One Easter, in the very early hours after midnight, my childhood home was struck by lightning. I was probably my son's age--about 10--and it was a late in April Easter. It had been unseasonably warm and thunderstorms were rolling in and ushering in more seasonal Spring temperature.
My Dad woke up to the loud bang--louder than thunder. I don't remember that bang. I just remember the air--it was charged and electric. It was like we were on the verge of something very important.
My Dad, the World War II Merchant Marine Veteran with the bad, bad knees messed up from shrapnel from all the times he was torpedoed, moved as swiftly as he could from his bedroom all the way down to the laundry room off the rec room. The fuse box was in that laundry room; and my Dad had been around long enough to know that he needed to shut off the electricity. He was once a fire fighter for McKinley Fire Department, too. I have all his pins.
But, my Dad was cursing his knees and his age. I could hear him saying "Damn it Carrington, move" over the strange electric buzz in the air. I was too scared to stay in my room, but he had forbidden me from following him. I compromised and waited on the bedroom steps. I heard him reach the laundry room.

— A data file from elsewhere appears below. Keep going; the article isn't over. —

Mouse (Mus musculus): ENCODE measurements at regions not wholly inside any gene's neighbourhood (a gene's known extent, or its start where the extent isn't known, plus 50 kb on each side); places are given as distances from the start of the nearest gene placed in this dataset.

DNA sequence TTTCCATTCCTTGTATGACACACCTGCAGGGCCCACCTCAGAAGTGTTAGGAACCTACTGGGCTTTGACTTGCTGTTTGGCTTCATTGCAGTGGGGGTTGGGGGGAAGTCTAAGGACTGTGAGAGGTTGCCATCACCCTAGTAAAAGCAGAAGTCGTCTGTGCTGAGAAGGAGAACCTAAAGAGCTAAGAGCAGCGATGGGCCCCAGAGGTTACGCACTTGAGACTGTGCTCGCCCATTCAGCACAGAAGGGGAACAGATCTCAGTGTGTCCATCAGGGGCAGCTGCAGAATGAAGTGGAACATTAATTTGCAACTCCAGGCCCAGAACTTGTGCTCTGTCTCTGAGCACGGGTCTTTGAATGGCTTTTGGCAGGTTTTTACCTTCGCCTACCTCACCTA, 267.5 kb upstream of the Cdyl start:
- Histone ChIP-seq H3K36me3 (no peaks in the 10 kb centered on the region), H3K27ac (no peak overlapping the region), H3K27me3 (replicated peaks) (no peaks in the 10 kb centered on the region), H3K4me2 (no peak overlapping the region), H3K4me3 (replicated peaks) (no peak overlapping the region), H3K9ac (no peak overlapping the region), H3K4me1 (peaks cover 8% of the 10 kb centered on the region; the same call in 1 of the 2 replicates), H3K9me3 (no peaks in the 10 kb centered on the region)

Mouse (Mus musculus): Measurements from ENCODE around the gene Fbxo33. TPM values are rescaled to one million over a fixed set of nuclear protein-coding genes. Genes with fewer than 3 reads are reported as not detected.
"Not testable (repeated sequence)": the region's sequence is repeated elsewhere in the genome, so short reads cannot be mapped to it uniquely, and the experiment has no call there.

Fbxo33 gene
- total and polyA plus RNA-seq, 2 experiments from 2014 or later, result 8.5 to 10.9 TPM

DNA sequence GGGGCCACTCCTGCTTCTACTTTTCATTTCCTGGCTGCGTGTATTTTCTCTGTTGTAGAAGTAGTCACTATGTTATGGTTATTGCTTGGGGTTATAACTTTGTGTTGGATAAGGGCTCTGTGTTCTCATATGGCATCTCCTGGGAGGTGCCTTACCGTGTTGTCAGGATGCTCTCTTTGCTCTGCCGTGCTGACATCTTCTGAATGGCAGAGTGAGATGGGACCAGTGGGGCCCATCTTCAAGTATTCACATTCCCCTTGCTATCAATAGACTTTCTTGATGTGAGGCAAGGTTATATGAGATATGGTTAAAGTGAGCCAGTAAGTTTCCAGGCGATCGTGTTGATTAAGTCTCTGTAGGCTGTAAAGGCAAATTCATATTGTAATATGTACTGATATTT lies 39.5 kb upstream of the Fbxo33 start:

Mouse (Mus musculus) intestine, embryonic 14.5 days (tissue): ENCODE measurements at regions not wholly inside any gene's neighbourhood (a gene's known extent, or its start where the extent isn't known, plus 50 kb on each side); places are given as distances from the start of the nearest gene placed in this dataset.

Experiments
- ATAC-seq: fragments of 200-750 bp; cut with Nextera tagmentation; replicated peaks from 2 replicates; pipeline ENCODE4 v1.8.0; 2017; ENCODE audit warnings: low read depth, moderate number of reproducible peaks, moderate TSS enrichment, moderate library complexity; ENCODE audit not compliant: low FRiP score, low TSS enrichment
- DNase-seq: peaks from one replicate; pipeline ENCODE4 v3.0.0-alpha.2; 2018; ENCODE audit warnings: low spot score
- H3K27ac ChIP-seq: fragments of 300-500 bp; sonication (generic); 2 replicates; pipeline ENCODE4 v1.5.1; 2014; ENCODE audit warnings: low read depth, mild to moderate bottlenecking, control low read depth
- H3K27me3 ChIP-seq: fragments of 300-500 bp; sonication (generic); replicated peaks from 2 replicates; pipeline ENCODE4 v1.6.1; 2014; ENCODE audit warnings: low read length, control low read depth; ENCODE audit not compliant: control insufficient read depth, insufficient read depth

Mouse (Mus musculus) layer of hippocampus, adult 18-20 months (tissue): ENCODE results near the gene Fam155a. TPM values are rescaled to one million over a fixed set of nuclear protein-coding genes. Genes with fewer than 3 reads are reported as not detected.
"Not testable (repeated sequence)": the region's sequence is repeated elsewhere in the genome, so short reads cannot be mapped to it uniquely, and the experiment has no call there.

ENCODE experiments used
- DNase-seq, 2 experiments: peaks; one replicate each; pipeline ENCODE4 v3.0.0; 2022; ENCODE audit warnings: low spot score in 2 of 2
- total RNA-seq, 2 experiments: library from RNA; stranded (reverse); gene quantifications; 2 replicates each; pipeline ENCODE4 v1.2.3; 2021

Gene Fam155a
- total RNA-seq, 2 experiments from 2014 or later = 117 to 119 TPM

And then I heard what sounded like pops--a whole bunch in rapid succession. The surge from the lightning strike forced the fuses to shoot out of the fuse box.
My Dad missed being hit by hot, fiery, electric bullets by moments.
He came up to me and said, "Tricia, had I been faster, I would have been dead."
I told you there was a charge in the air that night, like something important was about to happen, friends.
That night, I learned, that sometimes the really horrible things like war and bad knees and lightning strikes don't stop God from working His good. The world is vast and complicated. I sometimes think of the bad like a freight train that God cannot simply stop. But, what He can do, is divert it. My Dad's story--and the story of that night--started long before the lightning struck.
God knows what's coming for us friends. He knew what was coming for His only son. He knew the thing He could not stop, but He worked His good and diverted it all from the tomb, to Easter Sunday.
The Good News isn't just the empty tomb from so long ago; the Good News is everyday, through lightning strikes and war and unthinkable sorrow and super bad, God is diverting the freight train and working His good. It isn't always exactly how we would want it; but there is Good in every single moment we see the tomb for what it is: empty.